A family is mourning the tragic loss of their infant after a reported attack on the child by the family’s dog. The Bangor Police Department reported emergency responders were called to the family home about an injured infant, who was transported to Eastern Maine Medical Center. Sadly, the child died of those injuries about a week later.
The death is under investigation by police. This devastating incident underscores the fact that of the 4.5 million dog bites reported by the U.S. Centers for Disease Control and Prevention (CDC) each year, it is children who are the most at risk.
While there are almost always a handful of Maine dog bite attacks reported annually, they are not often fatal. Six years ago in Frankfort, a seven-month-old infant was mauled to death by the family’s Rottweiler while at home with her mother and toddler brother. Then, in Corinna last year, a seven-year-old was killed in an attack by a pit bull while playing outside his father’s home.
Maine’s dog bite law, M.R.S. 3961, allows for damages when an animal causes damages due to negligence by the animal’s owner or keeper. That assumes damages were not occasioned through the fault of the person injured. When a dog injures a person who is not on the owner/keeper’s premises at the time of the injury, the owner/keeper of the dog can be held civilly liable for those damages. Any fault on the part of the injured person won’t reduce damages recovered for physical injuries, unless the court finds the fault of that person exceeds the fault of the dog’s keeper/owner. This is different from the strict liability standard recognized by many other state courts.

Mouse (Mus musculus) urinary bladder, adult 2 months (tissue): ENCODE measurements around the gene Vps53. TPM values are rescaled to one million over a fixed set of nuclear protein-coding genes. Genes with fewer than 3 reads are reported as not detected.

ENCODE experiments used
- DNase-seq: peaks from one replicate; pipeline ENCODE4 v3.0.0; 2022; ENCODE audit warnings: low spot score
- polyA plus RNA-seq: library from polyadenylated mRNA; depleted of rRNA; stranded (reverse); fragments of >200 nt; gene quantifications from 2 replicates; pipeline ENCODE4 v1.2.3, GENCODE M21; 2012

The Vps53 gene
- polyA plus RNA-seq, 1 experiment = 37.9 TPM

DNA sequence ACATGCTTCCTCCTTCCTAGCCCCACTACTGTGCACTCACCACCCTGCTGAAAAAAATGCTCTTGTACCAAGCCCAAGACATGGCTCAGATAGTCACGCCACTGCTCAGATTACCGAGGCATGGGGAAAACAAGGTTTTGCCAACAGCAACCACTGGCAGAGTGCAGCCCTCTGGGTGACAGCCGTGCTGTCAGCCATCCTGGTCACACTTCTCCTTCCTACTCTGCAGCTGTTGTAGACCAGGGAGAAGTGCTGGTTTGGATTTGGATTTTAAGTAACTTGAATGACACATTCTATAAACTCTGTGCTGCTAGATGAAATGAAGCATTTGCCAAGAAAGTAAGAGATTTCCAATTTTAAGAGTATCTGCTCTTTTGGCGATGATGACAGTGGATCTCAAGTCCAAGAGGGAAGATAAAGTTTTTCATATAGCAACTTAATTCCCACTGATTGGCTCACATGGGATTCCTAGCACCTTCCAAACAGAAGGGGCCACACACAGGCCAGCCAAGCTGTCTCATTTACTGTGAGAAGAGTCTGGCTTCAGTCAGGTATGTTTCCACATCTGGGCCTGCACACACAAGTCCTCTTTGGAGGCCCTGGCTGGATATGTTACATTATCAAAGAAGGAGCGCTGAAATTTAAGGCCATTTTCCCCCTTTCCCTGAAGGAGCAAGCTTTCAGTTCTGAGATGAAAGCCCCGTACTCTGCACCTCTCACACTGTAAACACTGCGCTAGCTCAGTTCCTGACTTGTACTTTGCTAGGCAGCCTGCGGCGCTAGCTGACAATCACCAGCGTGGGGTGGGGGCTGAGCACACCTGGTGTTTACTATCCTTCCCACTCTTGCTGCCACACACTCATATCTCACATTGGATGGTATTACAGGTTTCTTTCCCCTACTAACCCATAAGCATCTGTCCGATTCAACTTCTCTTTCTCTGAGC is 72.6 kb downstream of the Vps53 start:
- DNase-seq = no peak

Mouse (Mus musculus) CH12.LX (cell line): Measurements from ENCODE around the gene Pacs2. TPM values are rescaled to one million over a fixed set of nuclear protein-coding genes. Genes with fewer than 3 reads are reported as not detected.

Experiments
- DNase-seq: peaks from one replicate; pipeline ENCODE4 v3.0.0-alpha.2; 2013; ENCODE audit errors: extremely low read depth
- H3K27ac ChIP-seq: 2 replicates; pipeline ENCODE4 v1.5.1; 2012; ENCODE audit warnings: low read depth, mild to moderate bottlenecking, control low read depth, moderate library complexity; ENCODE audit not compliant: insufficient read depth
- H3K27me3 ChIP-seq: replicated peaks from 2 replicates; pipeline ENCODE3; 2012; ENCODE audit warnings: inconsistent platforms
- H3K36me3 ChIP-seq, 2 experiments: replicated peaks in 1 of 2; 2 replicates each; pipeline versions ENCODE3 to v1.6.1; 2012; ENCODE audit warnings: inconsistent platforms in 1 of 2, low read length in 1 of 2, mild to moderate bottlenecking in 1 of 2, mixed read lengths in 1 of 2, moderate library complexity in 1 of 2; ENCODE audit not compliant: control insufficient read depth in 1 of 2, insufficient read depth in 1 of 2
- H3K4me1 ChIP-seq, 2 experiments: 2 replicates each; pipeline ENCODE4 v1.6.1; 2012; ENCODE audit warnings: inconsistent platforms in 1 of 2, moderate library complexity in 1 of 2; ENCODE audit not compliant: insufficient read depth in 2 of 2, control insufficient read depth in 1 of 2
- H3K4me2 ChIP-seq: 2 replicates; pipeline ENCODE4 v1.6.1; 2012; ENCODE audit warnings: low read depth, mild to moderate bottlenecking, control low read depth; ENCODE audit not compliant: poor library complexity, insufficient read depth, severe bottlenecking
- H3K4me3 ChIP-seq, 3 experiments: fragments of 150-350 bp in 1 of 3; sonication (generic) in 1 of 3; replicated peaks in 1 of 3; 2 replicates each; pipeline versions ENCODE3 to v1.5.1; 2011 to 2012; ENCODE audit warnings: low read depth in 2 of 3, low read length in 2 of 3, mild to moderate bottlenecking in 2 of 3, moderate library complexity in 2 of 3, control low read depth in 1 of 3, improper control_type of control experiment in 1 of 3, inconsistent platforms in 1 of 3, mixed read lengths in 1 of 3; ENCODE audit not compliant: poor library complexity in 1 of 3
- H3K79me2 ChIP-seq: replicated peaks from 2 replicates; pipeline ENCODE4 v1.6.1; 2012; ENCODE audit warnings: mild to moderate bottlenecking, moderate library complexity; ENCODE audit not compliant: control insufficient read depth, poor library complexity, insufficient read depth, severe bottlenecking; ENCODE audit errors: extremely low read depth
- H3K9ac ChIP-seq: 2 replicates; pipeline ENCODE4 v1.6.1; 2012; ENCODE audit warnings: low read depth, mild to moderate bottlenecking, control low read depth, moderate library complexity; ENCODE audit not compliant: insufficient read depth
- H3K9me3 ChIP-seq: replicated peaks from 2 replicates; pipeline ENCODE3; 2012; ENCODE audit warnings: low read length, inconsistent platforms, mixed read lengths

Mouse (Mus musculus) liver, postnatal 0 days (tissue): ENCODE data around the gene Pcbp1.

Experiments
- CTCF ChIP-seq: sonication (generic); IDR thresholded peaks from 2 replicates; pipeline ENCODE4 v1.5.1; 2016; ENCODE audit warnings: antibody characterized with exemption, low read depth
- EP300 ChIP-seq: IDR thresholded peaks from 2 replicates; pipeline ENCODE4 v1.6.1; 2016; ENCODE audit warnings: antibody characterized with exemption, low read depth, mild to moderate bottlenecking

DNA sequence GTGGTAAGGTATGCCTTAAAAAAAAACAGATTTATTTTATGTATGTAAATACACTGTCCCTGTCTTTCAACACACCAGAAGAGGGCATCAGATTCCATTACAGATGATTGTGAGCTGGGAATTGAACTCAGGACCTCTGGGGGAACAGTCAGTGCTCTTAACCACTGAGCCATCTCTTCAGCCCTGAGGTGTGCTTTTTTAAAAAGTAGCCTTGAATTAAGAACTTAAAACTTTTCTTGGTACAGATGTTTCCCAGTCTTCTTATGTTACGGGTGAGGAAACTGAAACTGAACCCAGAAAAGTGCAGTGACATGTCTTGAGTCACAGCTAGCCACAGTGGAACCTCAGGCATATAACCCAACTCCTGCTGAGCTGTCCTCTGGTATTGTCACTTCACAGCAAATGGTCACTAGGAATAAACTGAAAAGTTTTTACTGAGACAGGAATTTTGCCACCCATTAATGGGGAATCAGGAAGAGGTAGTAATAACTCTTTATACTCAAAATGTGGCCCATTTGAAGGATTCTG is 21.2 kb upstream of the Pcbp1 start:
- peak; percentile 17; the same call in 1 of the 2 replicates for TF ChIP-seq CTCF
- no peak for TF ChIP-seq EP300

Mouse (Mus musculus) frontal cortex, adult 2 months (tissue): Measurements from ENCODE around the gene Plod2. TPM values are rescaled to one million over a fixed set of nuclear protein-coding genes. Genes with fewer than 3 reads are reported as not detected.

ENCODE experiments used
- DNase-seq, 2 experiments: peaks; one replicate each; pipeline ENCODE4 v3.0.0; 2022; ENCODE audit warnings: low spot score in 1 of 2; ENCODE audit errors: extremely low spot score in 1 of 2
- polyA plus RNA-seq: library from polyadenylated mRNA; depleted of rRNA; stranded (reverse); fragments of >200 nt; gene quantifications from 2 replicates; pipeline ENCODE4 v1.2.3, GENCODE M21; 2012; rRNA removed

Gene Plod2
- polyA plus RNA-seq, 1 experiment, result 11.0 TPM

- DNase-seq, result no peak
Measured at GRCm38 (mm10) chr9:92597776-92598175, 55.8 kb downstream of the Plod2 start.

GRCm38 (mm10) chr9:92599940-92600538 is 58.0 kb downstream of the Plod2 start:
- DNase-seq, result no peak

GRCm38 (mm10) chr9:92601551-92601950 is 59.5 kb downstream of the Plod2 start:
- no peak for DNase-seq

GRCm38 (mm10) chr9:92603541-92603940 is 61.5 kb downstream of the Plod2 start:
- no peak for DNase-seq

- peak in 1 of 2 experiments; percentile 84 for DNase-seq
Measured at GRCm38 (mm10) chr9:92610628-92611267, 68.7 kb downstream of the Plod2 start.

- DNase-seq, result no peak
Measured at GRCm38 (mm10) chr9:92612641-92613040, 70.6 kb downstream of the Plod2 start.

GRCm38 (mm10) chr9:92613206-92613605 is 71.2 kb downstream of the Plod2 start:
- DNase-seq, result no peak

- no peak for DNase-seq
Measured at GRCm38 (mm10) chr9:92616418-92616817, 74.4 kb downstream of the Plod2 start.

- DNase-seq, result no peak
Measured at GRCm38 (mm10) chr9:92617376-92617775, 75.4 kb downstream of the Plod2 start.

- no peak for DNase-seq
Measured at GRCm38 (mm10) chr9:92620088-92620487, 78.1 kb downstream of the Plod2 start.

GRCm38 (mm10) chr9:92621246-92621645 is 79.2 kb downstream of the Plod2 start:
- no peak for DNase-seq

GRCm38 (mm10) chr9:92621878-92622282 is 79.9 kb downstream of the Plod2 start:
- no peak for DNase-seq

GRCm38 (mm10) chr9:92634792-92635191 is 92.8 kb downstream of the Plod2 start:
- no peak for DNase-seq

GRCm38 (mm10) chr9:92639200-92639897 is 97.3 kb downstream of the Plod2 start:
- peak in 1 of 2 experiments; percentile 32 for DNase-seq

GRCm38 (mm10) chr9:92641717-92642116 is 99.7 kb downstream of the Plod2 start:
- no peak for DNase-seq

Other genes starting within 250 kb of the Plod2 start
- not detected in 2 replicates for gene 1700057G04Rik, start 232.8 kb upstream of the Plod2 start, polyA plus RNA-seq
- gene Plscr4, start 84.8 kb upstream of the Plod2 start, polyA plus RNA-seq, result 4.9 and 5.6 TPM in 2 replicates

The Insurance Information Institute reports claims for dog bites and other dog-related injuries account for approximately one-third of all homeowners insurance liability claims. Last year, homeowner insurers paid out more than $600 million in premises liability injury claims for dog bites.
The number of dog bite claims has been on the rise too, with roughly 18,100 last year, compared to 15,300 in 2015. That’s an 18 percent uptick. However, the average cost-per-claim has fallen by about 10 percent. The average paid out in most claims was $33,000 last year, compared to $37,000 the year before. Speculation is that on the whole, the severity of injuries has declined. This drop, though, follows more than 15 years of steady increases in claims.
Given that approximately 60 percent of U.S. households have a dog, these numbers aren’t entirely startling. We tend to think of dogs as our “best friends,” but in truth, while domesticated, they are still animals who can be unpredictable – especially around young children, who may not always pick up on the visual and behavior cues that a dog feels threatened or is taking an aggressive stance.
Many insurers have been limiting their liability in these cases, imposing limits of somewhere between $100,000 and $300,000 on claims. If damages for a dog bite injury claim exceed that amount, owners may be held personally liable for damages.
If you or a loved one has been a victim of a dog bite, our experienced personal injury lawyers can help you explore your legal options.
Contact Peter Thompson & Associates at 1-800-490-5218 for a confidential consultation to discuss your rights.
Bangor infant dies after being injured by family dog, Aug. 6, 2017, By Dawn Gagnon, Bangor Daily News
More Blog Entries:
Maine Supreme Judicial Court: Dog Bite Not Covered by Auto Accident Policy, Aug. 15, 2017, Bangor Dog Bite Injury Lawyer